Editorial Reviews. From Publishers Weekly. Set in , bestseller Smith's edgy second thriller to feature Leo Demidov (after Child 44) depicts the paranoia and. The Secret Speech book. Read reviews from the world's largest community for readers. Former state security officer Leo Demidov is struggling to cha. Book Description Tom Rob Smith-the author whose debut, Child 44, has been called brilliant" (Chicago Tribune), "remarkable" (Newsweek) and "sensational".
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Here thing why that The Secret Speech by Tom Rob Smith are different and dependable to be yours. First of all reading through a book is good but it really. Born in to a Swedish mother and an English father, Tom Rob Smith's bestselling novels in the Child 44 cover image of Child 44 and The Secret Speech. The Secret Speech [Tom Rob Smith] on soundofheaven.info *FREE* shipping on qualifying offers. The Soviet Union after Stalin's death, a violent regime is.
Delete comment Cancel. To get the free app, enter your mobile phone number. Flash forward to ; Leo is struggling to run Soviet Russia's first homicide unit. I was enthralled by how focused a character he was, so determined in his cause; Even when his efforts were ridiculed and his strength put to test, he never lost face. Try Independent Minds free for 1 month. The Independent Books.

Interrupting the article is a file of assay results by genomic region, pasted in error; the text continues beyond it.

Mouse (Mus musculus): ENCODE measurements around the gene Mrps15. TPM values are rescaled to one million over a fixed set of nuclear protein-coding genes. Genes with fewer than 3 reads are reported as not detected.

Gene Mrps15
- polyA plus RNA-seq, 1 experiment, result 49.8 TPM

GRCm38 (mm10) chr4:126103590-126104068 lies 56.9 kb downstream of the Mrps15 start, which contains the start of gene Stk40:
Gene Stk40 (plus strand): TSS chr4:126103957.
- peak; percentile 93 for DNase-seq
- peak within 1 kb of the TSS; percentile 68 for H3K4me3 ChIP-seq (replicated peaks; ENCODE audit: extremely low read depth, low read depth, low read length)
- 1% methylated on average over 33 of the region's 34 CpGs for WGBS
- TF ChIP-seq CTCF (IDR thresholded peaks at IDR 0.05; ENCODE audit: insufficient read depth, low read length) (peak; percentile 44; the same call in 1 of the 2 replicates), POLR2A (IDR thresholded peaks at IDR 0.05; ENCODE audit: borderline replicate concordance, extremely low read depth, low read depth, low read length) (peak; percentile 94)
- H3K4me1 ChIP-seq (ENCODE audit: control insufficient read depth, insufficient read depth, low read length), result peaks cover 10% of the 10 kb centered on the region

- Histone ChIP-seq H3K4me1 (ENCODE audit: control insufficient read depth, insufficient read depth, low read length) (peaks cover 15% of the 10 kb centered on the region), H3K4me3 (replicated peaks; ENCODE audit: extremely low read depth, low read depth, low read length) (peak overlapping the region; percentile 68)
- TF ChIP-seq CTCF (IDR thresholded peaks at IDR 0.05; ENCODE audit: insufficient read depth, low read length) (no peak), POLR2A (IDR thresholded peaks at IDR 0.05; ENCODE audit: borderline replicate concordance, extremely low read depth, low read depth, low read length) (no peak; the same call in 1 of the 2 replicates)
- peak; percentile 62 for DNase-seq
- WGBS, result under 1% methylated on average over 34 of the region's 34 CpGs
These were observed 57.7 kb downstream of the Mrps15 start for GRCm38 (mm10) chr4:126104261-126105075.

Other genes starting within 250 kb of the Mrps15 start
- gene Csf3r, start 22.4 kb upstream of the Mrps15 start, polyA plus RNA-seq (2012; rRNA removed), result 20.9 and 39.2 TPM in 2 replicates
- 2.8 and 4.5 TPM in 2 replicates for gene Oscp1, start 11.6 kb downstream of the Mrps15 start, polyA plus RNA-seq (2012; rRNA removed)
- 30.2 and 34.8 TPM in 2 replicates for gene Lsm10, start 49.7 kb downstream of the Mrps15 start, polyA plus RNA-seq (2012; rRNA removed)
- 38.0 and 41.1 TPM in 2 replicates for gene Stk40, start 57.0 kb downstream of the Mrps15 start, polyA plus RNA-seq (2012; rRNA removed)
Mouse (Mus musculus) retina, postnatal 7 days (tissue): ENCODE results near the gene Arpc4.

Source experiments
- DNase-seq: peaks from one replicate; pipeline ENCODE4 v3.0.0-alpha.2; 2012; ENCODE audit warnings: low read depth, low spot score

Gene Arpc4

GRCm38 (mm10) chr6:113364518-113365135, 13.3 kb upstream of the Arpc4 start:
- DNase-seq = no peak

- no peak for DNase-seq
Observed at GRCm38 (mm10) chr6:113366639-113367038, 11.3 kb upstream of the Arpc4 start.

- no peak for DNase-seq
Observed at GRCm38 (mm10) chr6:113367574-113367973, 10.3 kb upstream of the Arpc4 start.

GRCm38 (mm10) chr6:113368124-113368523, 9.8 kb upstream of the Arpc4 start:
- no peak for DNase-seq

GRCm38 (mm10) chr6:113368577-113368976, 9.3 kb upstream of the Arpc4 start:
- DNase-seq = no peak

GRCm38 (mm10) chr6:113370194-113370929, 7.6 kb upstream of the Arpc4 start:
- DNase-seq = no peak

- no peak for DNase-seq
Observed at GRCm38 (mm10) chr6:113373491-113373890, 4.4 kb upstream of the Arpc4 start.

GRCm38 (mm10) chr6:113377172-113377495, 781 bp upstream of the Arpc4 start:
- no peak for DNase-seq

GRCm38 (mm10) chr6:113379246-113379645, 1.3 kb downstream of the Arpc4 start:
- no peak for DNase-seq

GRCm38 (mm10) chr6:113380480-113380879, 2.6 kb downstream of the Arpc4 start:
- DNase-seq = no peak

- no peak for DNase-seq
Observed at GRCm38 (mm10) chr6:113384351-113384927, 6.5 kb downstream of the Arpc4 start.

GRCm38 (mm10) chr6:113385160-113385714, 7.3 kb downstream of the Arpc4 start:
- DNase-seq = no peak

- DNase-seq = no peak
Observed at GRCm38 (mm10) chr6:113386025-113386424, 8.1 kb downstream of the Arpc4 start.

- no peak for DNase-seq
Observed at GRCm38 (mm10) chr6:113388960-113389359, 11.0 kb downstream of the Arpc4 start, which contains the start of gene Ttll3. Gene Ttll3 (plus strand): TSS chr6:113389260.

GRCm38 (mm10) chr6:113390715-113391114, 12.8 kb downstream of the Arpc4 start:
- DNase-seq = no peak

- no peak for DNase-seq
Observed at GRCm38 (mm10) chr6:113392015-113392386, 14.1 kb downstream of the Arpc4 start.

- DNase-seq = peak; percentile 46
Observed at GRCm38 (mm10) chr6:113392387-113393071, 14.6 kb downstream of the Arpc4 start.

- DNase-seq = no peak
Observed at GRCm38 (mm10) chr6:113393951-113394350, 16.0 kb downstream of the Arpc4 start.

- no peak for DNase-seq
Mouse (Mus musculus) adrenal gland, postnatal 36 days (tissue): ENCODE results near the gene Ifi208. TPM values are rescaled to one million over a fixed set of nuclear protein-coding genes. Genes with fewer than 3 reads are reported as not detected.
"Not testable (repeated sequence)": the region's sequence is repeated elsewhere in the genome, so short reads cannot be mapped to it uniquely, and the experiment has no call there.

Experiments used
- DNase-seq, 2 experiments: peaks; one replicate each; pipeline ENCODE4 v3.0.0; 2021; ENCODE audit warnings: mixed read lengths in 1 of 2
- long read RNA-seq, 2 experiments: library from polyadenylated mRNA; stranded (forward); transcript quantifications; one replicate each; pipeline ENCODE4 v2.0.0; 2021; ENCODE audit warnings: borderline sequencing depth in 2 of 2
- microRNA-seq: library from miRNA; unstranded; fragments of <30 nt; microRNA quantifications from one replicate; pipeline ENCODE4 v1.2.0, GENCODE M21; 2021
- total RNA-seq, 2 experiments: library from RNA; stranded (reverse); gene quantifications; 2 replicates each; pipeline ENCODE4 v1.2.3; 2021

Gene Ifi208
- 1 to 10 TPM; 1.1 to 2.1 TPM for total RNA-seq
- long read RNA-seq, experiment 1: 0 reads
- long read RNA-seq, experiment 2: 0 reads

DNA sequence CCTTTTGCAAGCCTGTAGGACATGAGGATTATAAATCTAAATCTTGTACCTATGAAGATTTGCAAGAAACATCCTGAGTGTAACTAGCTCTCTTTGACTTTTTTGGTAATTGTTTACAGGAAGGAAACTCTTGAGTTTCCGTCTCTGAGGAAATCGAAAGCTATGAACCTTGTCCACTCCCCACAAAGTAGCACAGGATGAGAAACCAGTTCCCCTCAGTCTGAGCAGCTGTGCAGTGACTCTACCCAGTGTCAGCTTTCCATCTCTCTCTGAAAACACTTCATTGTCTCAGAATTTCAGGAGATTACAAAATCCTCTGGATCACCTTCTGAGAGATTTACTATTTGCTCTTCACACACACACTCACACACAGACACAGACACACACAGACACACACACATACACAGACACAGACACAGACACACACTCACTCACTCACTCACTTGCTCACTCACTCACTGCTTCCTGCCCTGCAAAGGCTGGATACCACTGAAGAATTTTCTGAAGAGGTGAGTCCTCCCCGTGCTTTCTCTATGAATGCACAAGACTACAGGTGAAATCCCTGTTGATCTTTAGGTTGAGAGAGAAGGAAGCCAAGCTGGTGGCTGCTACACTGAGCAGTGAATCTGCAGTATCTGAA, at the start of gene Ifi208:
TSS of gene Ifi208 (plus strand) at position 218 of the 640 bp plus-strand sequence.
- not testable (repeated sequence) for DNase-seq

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Create a commenting name to join the debate Submit. Write a customer review. Read reviews that mention secret speech tom rob rob smith leo demidov soviet union adopted daughters cold war nikita khrushchev looking forward serial killer fast paced wife raisa hungarian revolution hungarian uprising twists and turns character development worth reading former mgb state security page turner.
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Leo Demidov is back! The Secret Speech has all the historical context combined with pulse pounding action of its predecessor. For the most part it is just as spectacular. The first part of the novel leaves you breathless and exhausted. The plot is left unresolved, but the book should be over. It starts up again and it is literally too much. Add to that the villain starts to display incredible powers like some kind of superhero, er, supervillain.
Everything goes completely overboard. So, for the most part, The Secret Speech is fantastic but ultimately it suffers from overkill. That said, will I go ahead and read the third installment, Agent 6? Hardcover Verified Purchase.
The question it ponders is this: When the State becomes criminal, can criminals exact justice? As always, Leo Demidov is at the center of the action, traveling from Moscow to Kolyma to Budapest to uncover the truth and protect himself and his family in the process. Highly recommended, but read the books in order of the series!
Kindle Edition Verified Purchase. It is hard to pinpoint why I felt disappointed in the trilogy. I think the main issue was the sheer number of seemingly insuperable problems overcome by the various characters. The picture of Stalinist Russia seemed very accurate, the characters suitably complex, and at least for Child 44 based on considerable reality.
It just seemed that Leo escaped too many times from catastrophic situations, and in this particular book I admit to being at odds with how Lazar and his wife behaved. Parts seemed too much like an action movie, as though the author had such a project in mind.